Archive for the ‘recipes’ Category

Zombie Cookies

This little ghost refuses to turn right side up no matter what I do 🙂

By accident, we discovered a simple way to make zombie cookies. The girls wanted to make gingerbread cookies and decorate them so I got out our Halloween/fall themed cutters and some sprinkles. They wanted to also use candy corn. I warned them that it would likely melt in the oven but they wanted to try it so we did. The results: the candy corns melted completely, turning a reddish orange and looking like decayed flesh. Ta da! Zombie cookies aka dead body gingerbread.



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Rainbow Cupcakes

To celebrate St. Patrick’s Day and the first day of spring, we made these rainbow cupcakes from Family Fun. The girls loved the bright colors and though I was nervous that the layered effect would not work out like the magazine picture, the inside of the cupcakes was indeed just like a rainbow.  These would be perfect to celebrate spring, when learning about rainbows, or anytime you need some cheer.  You could not be uncheered by a rainbow cupcake.

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We’re having such a wonderful time with our study of prehistory.  All of us are learning things and getting inspired to look up answers to new questions.  I’m still tweaking the book, video, and activity lists and figuring out some technical issues, but eventually I’ll be sharing the curriculum I’m creating for us in a series of posts and/or downloads.

Right now, we’re studying the Paleozoic era and what better way to celebrate the variety of life in Paleozoic seas than to make trilobite cookies.

M made a prehistory timeline using one piece of construction paper per time period.  As we study each period, she fills in some of the animals that were alive at that time. We keep these pages in a file folder where she can pull them out as a reference or practice putting them in the correct order.

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Making Caramel

Last week we made Pecan Caramel Clusters combining two of M’s favorite things, science experiments and cooking with me.  Before we started the caramel, we watched this excellent video describing the process of caramelization in simple terms.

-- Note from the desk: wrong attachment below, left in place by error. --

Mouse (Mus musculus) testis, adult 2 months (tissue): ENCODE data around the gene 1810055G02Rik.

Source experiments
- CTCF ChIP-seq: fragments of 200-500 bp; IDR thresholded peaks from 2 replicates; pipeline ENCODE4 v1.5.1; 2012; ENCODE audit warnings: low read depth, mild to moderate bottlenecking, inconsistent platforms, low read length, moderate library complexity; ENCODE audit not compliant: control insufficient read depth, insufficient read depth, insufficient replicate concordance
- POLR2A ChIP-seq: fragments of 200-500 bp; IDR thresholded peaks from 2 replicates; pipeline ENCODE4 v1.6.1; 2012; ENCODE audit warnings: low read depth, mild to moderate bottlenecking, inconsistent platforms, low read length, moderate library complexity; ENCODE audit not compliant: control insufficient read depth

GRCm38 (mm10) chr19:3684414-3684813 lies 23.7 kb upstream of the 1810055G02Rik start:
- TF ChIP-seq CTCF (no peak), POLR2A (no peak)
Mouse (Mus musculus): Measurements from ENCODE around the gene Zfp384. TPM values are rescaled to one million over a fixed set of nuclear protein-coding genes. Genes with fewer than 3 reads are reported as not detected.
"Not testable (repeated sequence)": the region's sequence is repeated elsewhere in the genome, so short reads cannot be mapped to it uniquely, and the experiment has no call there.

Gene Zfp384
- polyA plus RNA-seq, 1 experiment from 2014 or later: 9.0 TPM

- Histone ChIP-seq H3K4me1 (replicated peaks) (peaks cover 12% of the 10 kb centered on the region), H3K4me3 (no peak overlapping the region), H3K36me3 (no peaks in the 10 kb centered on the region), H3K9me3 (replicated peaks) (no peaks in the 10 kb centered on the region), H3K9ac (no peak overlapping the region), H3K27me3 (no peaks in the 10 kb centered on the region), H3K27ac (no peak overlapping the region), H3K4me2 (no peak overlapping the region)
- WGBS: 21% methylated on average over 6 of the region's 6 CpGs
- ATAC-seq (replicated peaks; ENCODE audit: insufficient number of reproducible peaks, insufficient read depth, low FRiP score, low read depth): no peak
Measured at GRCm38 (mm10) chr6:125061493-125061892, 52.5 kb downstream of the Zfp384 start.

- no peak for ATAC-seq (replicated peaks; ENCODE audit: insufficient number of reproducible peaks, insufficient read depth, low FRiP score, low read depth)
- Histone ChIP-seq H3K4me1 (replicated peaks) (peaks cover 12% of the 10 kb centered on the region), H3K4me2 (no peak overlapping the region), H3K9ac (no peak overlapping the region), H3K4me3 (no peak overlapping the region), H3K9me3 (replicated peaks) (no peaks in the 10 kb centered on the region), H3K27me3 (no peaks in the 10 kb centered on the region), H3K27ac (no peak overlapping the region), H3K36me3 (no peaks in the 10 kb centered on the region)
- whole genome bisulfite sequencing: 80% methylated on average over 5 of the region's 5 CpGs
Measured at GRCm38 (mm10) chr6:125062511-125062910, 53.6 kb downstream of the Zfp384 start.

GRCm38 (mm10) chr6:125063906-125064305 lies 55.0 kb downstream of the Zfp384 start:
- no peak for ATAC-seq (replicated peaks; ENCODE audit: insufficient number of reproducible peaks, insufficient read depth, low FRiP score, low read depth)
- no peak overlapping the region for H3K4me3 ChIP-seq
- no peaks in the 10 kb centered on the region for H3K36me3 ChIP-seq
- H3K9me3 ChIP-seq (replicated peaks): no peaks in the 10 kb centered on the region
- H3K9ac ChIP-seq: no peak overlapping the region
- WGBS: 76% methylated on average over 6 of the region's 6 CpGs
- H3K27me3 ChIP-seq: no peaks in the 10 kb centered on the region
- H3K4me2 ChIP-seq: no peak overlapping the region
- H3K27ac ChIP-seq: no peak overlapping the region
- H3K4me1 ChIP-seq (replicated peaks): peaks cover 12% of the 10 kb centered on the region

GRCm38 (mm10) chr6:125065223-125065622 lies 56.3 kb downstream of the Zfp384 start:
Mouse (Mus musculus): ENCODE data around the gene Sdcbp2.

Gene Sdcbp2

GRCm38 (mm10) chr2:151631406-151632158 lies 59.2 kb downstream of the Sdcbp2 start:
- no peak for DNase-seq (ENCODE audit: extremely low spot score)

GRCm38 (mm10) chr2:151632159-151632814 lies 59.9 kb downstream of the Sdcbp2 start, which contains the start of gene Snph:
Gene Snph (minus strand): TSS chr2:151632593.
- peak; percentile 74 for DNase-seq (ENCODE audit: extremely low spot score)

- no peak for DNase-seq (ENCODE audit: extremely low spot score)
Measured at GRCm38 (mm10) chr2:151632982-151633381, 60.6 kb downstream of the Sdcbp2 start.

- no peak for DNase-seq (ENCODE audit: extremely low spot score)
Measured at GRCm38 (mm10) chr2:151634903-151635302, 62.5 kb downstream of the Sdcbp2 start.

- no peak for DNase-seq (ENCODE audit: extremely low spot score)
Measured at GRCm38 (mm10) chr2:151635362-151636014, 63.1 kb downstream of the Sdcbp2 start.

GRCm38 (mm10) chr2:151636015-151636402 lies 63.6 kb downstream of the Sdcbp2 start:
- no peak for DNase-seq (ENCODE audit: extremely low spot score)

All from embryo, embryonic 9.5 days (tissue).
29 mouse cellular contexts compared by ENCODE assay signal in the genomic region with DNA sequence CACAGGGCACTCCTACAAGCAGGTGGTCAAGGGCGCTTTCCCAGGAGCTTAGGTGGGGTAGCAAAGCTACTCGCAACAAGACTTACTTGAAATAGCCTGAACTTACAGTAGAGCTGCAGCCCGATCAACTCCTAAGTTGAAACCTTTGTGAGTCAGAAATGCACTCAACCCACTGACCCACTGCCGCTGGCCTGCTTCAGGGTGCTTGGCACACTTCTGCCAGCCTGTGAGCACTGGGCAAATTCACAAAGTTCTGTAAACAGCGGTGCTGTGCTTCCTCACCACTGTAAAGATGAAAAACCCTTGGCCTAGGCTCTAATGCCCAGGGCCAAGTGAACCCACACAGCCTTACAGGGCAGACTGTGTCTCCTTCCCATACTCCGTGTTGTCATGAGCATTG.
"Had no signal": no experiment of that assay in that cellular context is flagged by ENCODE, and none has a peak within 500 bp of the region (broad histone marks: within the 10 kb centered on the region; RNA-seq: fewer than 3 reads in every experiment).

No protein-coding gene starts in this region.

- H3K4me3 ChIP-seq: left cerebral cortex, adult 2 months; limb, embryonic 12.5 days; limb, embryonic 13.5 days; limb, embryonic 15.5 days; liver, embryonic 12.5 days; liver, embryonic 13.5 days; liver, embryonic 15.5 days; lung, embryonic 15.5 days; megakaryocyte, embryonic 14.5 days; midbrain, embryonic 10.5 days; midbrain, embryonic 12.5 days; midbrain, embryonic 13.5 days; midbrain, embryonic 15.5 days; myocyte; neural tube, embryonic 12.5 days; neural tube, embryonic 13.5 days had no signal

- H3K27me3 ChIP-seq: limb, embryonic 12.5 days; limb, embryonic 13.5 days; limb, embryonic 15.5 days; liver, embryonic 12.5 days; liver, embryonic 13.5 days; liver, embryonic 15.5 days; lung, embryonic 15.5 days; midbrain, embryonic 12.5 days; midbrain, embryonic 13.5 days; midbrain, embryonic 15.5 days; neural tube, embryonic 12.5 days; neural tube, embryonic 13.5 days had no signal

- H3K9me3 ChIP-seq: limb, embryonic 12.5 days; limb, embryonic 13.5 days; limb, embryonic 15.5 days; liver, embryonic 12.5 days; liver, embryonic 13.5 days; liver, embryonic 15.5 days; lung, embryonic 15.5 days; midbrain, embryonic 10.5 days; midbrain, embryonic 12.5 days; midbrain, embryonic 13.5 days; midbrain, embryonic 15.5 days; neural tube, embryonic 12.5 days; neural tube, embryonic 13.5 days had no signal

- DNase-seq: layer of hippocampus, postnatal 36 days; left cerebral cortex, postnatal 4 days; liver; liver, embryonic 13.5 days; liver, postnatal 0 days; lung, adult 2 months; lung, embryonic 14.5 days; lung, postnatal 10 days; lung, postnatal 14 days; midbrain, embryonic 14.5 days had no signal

First we heated milk, sugar, and salt until the sugar melted.  We sat that mixture aside and combined 3/4 cup sugar and 1/4 cup water.  Then we watched the carmelization begin.  M was fascinated by the wild bubbling, and she couldn’t wait to see it begin to turn golden.

To help M visualize the sugar molecules breaking apart, we held hands and pretended flames were jumping toward our hands we stretched further and further apart but finally had to let go to escape.

Once the liquid had turned amber, we added the milk mixture and pecans watched it turned into a thick caramel candy.

Finally, we took it off the heat, added the other ingredients and stirred and stirred and stirred until it cooled.  Then we dropped clumps onto parchment paper and let it harden.

The recipe we used was based on one in the December 2009 Living Magazine:

Combine 1.5 cups sugar, 3/4 cup whole milk, and 1/2t salt.  Heat until sugar is completely melted.  Set Aside.

Combine 3/4 cup sugar and 1/4 cup water.  Boil without stirring until the mixture turns golden.  Swirl pan until mixture is amber (approximately 2 minutes).  Remove from heat.

Add milk mixture and 2 cups pecan halves.  Be careful because it bubbles up.  Return to medium heat and cook for approximately 7 minutes or until a candy thermometer registers 242F.  (Our thermometer is broken so we just stopped after 7 minutes.)

Remove from heat and add 5T butter, cut into small pieces, 2t vanilla and 4t rum.  Stir until mixture cools and is very hard to stir (about 10 minutes).

Drop onto parchment or wax paper-lined cookie sheets and let cool until hard.  Store in the refrigerator.

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We got a lovely white acorn squah in our CSA box last week. I used it to make this pumpkin squash soup recipe from Southern Living.  The soup was delicious but the next night I wasn’t in a soup mood.  I knew there were lots of uses for pumpkin in Mexican cooking so I looked up several recipes.  Using this recipe from Martha Stewart for my base, I made pumpkin enchiladas. I wasn’t sure how they would be, but my husband and I loved them.  I was thrilled to eat them the next night as left-overs.